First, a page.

It makes perfect political sense that Walker reflects and carries out the dreams of what is sometimes uncharitably called the conservative echo chamber. In a highly partisan era, Wisconsin is arguably the most polarized state in the country. Its sharp political divisions predate Walker. A decade ago, legislative staffers were reprimanded if they dared eat lunch with people from the other party. But under Walker, the battle lines have become even more distinct. Everyone in Wisconsin has chosen sides. “He made it worse by trying to mobilize his own base and attacking the other side,” says Torben Lütjen, a political scientist at the University of Düsseldorf in Germany who is writing a book about polarization in Wisconsin. “He’s not interested in winning over the 2 or 3 percent on the other side that he could convince.”
That was true from the earliest days of his administration, when he moved to end collective bargaining rights for most public workers, triggering massive protests in Madison and ultimately leading to expensive recall campaigns against Walker and numerous state senators. Walker may have been motivated by the frustrations he’d felt dealing with unions as county executive, but it was also clear he didn’t mind targeting groups with strong ties to the Democratic Party. Democratic senators fled Wisconsin for a time in an effort to prevent the body from being able to vote on Walker’s labor package due to the absence of a quorum. “Walker has helped to polarize the state,” says Democratic state Sen. Fred Risser. “He has become a focal point. You put his name onto something and it results in people either loving it or hating it.”
Walker, of course, survived the 2012 recall election, becoming a conservative folk hero -- and building up a national fundraising base -- in the process. He loves to brag about having won three elections in four years in a purple state, but it looked for a time like he might not make it. Walker had made jobs the centerpiece of his 2010 run, promising to create 250,000 more. During his first term, Walker joked that his cabinet secretaries should have “250,000 jobs” tattooed on their foreheads. By last fall, though, Wisconsin had seen just over 100,000 new jobs since the start of his term, providing his Democratic opponent, Mary Burke, with her primary point of complaint.
But Walker, backed by millions of dollars from outside groups, managed to squeeze out every vote he needed in the more conservative parts of the state. His worst critics grudgingly acknowledge his political skills and stamina. For all the ire he raises among Democrats, Walker comes across as mild. In this regard, he’s the anti-Chris Christie, the New Jersey GOP governor known for his bluster and public displays of anger. As a politician, Walker is incredibly disciplined. He never loses his temper, he’s never provoked and -- although he may stumble at times -- he never strays off message. “On any issue I’ve been involved in, he has never lost this public grip he has on himself,” says Belling. “I don’t know what gets at him, but you don’t see any expression of emotion at all.”
Walker is incredibly disciplined, observers say. He never loses his temper, and he rarely strays off message. (Daniel Acker/Bloomberg via Getty Images)
An underrated aspect of his skill is framing his positions carefully. For all the clarity of Walker’s convictions and the star power a staunchly conservative program has brought him, the governor still carefully manages to convey different messages to different sets of ears. When a judge threw out the state’s ban on same-sex marriage, Walker let it be known he wasn’t delighted, but he also refused to make a big deal about it. “It doesn’t really matter what I think now,” he said at a news conference. During last year’s campaign, when asked whether he’d serve out a full term, Walker said, “I love being governor,” adding he was staying focused on his plans for Wisconsin over the next four years. Some people heard that as a pledge. He stopped short of making any such commitment, however. His words were carefully parsed, so he didn’t break any promises by opening a campaign office in Iowa almost immediately after the election.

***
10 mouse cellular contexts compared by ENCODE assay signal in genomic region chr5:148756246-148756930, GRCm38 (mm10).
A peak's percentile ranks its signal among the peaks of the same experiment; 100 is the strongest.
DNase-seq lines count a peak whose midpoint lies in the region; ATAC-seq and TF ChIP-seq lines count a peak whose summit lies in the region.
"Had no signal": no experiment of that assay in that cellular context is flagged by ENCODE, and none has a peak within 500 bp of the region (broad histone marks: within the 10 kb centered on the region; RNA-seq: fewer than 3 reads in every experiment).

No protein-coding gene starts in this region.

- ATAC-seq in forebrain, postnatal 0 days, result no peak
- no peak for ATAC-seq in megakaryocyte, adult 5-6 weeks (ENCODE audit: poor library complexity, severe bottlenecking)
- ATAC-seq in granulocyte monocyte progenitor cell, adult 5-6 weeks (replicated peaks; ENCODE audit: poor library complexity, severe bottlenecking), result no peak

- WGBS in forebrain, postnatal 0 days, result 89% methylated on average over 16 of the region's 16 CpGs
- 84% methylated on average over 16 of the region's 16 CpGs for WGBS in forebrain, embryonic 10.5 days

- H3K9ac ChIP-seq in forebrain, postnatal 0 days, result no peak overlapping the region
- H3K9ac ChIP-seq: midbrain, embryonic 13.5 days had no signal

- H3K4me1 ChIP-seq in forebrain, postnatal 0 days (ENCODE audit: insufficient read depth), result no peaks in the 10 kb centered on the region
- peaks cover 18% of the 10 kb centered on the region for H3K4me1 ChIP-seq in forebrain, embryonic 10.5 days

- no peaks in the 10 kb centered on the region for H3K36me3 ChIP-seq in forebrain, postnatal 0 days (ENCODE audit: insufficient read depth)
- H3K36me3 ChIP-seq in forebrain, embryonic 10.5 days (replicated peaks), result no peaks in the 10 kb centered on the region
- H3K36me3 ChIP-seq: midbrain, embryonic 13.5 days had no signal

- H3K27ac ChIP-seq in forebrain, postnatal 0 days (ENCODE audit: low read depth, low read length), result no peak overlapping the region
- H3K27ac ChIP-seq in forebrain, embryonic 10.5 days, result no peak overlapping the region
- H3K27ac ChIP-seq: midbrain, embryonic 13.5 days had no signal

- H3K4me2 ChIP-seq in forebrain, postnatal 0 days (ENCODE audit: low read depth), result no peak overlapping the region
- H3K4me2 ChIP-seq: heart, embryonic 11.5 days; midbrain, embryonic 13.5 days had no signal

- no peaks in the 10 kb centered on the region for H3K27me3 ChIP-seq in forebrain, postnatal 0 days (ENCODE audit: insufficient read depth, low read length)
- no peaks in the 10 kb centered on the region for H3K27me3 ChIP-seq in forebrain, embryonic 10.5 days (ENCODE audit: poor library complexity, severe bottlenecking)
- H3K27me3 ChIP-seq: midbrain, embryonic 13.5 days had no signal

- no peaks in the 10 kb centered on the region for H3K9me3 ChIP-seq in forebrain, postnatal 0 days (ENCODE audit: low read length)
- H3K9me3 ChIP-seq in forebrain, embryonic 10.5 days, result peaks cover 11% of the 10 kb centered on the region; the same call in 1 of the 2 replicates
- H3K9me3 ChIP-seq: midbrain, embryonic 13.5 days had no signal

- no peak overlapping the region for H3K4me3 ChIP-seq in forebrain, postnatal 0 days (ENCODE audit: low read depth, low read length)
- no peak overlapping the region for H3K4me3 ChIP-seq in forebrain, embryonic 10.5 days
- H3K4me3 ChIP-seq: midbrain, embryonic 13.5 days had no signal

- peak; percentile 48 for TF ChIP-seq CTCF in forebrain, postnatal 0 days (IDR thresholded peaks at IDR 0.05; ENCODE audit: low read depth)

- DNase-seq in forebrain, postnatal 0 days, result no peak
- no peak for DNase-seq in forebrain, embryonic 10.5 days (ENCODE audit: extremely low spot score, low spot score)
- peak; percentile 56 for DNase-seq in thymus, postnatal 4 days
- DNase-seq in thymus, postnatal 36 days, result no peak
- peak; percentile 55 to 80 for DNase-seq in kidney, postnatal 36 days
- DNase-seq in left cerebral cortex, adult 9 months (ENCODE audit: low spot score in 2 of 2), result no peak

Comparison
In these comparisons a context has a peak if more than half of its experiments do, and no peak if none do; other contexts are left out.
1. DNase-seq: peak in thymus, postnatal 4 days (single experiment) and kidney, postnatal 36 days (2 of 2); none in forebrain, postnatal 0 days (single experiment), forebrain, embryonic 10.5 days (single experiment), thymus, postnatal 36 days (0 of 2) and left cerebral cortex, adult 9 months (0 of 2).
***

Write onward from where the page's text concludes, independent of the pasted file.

Repeatedly, during last year’s campaign and earlier, Walker had said he hoped the legislature would not send him right-to-work legislation, designed to prevent workers from being forced to pay union dues. He said it would be a “distraction.” Just a few weeks before last year’s election, Walker said, “I’m not supporting it in this session.” Again, this left voters with the impression that Walker opposed a right-to-work law. But Walker never did say he was dead set against such a policy. In fact, he had co-sponsored a right-to-work bill during his first year in the Assembly. As governor, he was recorded on video telling a wealthy supporter he planned to pursue a “divide and conquer” strategy by going after collective bargaining for government employees first, before taking on unions in the private sector. When a right-to-work bill reached his desk in March, Walker didn’t hesitate to sign it. Afterward, he promptly sent out fundraising letters for his presidential campaign highlighting his support.
There’s at least one issue on which Walker has made it perfectly clear he’s changed his mind. As recently as a couple of years ago, Walker supported a path to citizenship for immigrants who entered the country illegally. No more. “My view has changed,” he conceded in March. “I’m flat out saying it.” In fact, Walker has adopted what is among the hardest-line stances on immigration in the GOP field, talking about the need for new limits on legal immigration. He’s also ended his one-time support for the Common Core education standards.